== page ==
All images by Chris Carr. Used with permission.
“As a photographer I pride myself in always looking at things differently.” says photographer Chris Carr. “My photography has come from my desire to share the beauty of this world from many years of traveling. From these travels I have developed an eye for capturing images which elicit a particular feeling, time or place.” Carr’s images have a surreal feeling to them in some ways–or at least his “Puddle Reflections” series does. These photos look to capture landscapes from reflections in puddles. They’re fun and they seem to merge worlds into one another.
Phoblographer: Talk to us about how you got into photography.
Chris: Photography for me came after I took a break from being a musician. I loved music, but after many years of trying to be a full time musician I needed a break. I found myself burned out and in need of a new creative outlet. Once I started photographing, I immediately knew I was hooked on capturing the world through the lens of my cameras. And now, over a decade later I am still just as passionate about it as the day I started shooting.
Phoblographer: What made you get into shooting reflections? Not many people really have a workable body of work consisting of them.
Chris: Shooting reflections came about for me from some experimentation and a little luck. Over the years I have always been observant of how water reflects our world around us. Through much trial and error, I have developed my own style of capturing these reflections. I have become particularly fond of using puddles due to their shallow water and asymmetrical shapes. No two puddles are every the same and this allows to shoot similar scenes with different results.
Phoblographer: So obviously you find these reflections and photograph life in them, but do you ever feel that particular things about the reflections will make an image better? Like, say some water puddle has a dash of motor oil in it, or the color of the water isn’t so clear, etc.
Chris: Interesting subject matter is what I feel makes the best image. I look for interesting subjects in all of the puddles I come across. I do not alter any of my images, so if there is something in the puddle, ie a cigarette butt, trash, a leaf, etc. I leave the object in its place. One of my most popular pictures, Oil slick among the clouds, was shot in a puddle that had oil and gasoline in it. There are times I see a puddle that I think will produce a great picture, but when you include all factors of the photograph it doesn’t come out clear. Like many styles of art, it is often trial and error and a little luck.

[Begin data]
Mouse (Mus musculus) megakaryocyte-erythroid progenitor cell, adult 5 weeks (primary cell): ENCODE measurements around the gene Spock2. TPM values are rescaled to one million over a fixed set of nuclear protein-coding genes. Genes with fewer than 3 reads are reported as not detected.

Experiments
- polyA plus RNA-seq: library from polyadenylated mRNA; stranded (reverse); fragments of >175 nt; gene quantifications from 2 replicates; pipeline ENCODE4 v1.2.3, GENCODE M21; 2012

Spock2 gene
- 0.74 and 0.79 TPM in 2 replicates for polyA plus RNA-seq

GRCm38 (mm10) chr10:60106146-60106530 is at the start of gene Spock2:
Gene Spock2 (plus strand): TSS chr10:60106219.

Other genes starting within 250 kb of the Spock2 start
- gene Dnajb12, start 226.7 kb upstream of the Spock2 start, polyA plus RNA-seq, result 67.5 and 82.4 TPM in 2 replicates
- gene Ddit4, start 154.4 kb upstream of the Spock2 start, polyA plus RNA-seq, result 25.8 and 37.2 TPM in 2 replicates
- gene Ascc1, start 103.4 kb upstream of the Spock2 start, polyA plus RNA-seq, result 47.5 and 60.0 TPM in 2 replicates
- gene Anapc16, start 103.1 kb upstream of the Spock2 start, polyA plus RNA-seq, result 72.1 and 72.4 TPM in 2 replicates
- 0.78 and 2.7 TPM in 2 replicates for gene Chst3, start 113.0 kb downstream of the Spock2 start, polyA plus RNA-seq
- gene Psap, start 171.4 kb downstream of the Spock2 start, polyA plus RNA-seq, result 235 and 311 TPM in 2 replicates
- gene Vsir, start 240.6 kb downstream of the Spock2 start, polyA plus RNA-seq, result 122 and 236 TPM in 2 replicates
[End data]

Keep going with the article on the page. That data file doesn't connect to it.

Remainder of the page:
Phoblographer: How do you get such crystal clear reflections? Is it the dehaze tool or Polarizing filters, etc?
Chris: I do not use any tools or filters in my picture taking. I have taken lots of images that I did not find to be clear enough to use, though through trial and error and doing this collection for a few years, I have narrowed down how to choose a good reflection from the start. I am a big fan of using natural light for all my shots and I use the sun and sky to my advantage. And over the years I have learned how to use it with almost any situation with a camera.
Phoblographer: Talk to us about the gear you use.
Chris: I generally use one of my three cameras to capture my images. A Sony a350 dslr, a Sony a6000 mirrorless and an iPhone 6s. But the best camera is always the one you have with you. While using my iPhone on several occasions, it has allowed me the ability to work out how to get the best clarity and angle for each composition out in the field. With this knowledge it has helped me to better use my DSLR and mirrorless cameras as well.
Phoblographer: What do you generally think makes for a good reflection worth photographing?
Chris: Subject matter. I aim for a surreal images, in which it appears that there are multiple worlds. I prefer to use recognizable images, as the staple of an image and then have other things going on around it. My goal is for a viewer to stand and stare to see if they can figure out what the photograph is, before asking me. My personal style is to take more then the everyday subject matter in a picture and elevate it to the viewer considering everything in the picture, without altering the image.